What happens behind the scenes at major points in world history? Are the men who are world leaders discussing sport and are their wives discussing catering? In Peta Tait’s play, ELEANOR AND MARY ALICE, we discover that these are some of the peripheral elements of world events 70 years ago. Eleanor Roosevelt and Mary Alice Evatt, respectively the wives of the President of the United States and of the Minister for External Affairs, met several times and this play presents one meeting in Sydney during World War II and a second meeting in Paris in 1948. They discuss modern art, writing, speech making, morale boosting, diplomacy, refugees and the burden of catering.
The 70th anniversary of the Universal Declaration of Human Rights is 10th December 2018. ELEANOR AND MARY ALICE celebrates and examines this significant occasion. Peta Tait’s play is both an intimate exploration of the relationship of these two fascinating women and a wider look at equality, refugees, the roles of women and world history.
Sarah McNeill plays Eleanor and nicely captures her as a privileged patrician. Petra Kalive has a complex character to portray and strikes a good balance as she explores Mary Alice’s artistic and painting background and her Australian homeliness and her role as a politician’s wife.
A highlight of the performance is the cello playing of Adi Sappir. The music supports the text and adds wonderful atmosphere and commentary to the drama. Adi’s singing is fascinating and adds to the evening’s sublime music. She sits on stage with her cello and the dramatic lighting makes a striking image.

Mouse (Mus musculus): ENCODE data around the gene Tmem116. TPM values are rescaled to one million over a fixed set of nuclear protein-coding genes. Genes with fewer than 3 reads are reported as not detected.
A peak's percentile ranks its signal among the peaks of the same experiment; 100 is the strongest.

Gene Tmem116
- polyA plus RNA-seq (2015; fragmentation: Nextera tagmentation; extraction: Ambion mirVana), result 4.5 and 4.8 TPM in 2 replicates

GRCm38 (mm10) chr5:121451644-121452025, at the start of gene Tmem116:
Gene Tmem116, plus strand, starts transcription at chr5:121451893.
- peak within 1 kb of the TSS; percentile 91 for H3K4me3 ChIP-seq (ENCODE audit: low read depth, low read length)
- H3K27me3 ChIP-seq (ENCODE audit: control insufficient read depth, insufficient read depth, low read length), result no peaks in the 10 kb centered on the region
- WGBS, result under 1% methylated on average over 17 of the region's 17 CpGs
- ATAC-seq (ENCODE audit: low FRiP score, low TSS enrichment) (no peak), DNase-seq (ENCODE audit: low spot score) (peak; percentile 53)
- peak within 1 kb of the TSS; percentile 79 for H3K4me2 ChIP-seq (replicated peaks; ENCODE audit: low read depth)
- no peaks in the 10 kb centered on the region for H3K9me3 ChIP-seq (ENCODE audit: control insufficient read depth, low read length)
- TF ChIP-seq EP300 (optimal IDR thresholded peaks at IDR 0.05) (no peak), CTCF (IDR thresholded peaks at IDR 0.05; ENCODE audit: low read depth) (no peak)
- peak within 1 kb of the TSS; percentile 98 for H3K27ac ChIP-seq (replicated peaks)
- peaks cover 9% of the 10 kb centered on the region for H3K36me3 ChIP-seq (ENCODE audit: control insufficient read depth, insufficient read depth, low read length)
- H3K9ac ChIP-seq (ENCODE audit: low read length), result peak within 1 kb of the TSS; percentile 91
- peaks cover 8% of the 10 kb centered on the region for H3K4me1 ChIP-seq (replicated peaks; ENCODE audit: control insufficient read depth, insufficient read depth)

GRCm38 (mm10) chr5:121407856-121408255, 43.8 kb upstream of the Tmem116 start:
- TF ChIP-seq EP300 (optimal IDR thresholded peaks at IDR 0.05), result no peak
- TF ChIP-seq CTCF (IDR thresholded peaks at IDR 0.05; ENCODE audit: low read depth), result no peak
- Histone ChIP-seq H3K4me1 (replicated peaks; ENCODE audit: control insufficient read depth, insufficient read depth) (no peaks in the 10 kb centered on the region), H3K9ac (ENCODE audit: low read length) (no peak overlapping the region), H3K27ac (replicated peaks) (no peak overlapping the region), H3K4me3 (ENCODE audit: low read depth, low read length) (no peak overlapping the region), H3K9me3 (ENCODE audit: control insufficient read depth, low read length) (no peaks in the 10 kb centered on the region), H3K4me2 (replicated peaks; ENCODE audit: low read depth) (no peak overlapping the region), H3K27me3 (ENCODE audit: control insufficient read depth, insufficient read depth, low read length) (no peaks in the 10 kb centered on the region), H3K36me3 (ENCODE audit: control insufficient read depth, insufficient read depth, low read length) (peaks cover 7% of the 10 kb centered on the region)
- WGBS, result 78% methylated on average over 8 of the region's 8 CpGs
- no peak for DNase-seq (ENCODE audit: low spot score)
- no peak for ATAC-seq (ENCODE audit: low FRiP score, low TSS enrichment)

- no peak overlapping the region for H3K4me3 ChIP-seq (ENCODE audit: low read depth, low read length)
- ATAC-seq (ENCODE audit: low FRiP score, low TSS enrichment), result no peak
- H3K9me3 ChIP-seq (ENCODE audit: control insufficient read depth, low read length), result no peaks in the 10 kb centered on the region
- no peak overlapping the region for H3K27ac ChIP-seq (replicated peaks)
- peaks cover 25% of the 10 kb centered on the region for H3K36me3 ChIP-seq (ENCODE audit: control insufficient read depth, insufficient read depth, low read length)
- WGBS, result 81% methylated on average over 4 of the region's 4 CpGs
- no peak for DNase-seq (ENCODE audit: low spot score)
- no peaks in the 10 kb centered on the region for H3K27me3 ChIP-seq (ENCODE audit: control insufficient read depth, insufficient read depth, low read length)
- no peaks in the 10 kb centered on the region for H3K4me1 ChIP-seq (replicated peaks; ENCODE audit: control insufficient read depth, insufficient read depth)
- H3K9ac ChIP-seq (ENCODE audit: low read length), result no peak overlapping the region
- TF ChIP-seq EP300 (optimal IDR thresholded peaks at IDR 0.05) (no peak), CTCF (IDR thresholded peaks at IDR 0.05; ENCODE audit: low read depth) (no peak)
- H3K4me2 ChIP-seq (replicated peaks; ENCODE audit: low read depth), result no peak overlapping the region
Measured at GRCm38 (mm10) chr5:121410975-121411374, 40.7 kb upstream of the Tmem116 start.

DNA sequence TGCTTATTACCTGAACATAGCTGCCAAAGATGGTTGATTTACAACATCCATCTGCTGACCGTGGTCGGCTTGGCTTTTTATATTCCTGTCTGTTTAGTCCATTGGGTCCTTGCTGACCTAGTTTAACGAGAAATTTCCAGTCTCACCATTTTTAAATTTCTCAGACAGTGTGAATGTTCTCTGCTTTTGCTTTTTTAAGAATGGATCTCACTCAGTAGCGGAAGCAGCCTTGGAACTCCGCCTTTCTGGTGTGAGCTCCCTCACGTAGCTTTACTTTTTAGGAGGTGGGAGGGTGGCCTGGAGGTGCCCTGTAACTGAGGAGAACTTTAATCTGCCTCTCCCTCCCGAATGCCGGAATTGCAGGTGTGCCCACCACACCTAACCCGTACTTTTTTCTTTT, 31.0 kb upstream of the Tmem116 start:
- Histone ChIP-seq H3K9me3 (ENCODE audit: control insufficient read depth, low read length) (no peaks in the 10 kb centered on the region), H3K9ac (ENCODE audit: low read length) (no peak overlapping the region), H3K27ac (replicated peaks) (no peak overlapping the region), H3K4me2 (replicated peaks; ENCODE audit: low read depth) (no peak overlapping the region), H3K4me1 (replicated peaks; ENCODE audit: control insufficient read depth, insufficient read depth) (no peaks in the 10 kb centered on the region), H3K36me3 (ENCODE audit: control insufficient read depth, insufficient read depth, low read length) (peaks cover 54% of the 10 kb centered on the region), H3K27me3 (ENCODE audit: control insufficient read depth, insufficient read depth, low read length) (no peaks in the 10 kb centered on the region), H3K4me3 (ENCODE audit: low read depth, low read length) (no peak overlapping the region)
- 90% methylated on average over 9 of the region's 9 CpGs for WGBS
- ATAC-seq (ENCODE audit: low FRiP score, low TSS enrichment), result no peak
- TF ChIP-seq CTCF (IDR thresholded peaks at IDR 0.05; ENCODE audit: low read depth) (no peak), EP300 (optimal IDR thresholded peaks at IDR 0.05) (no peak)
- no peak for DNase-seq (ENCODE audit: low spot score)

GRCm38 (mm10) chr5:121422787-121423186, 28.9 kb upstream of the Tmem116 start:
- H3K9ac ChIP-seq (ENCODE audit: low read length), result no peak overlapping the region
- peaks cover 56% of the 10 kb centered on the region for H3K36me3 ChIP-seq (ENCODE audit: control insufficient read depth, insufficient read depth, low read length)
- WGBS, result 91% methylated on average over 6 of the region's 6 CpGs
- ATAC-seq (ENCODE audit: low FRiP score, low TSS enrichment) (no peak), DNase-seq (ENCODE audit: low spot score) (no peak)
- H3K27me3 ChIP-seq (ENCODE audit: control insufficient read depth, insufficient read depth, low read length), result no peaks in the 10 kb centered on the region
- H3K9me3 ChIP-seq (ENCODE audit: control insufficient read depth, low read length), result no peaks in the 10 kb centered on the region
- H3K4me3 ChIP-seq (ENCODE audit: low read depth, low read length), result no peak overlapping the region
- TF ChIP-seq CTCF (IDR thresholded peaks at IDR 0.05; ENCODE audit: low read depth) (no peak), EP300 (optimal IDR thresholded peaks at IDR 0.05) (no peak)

Director Deborah Leiser-Moore draws excellent intimate performances from Sarah McNeill & Petra Kalive. She mostly has them right in the middle of the room between the two halves of the audience. The two halves of the audience are facing each other. We feel like we are listening in to private conversations. The disadvantage of this format is one has to twist around to see the images projected on a side wall. The projections are mostly of paintings being discussed and are partially obscured by the audience.
ELEANOR AND MARY ALICE reminds us of the origins of the Universal Declaration of Human Rights. As human rights are deteriorating in Australia and around the world this Declaration should not be taken for granted. ELEANOR AND MARY ALICE has a brief run at the Seymour Centre until 8th December. Other events that reflect on the 70th anniversary of the Universal Declaration of Human Rights are a public address on ‘The Decline of Human Rights Protection in Australia’ by Gillian Triggs on 9th December and a public forum on ‘The Next 70 Years’ at the University of Sydney on 10th December.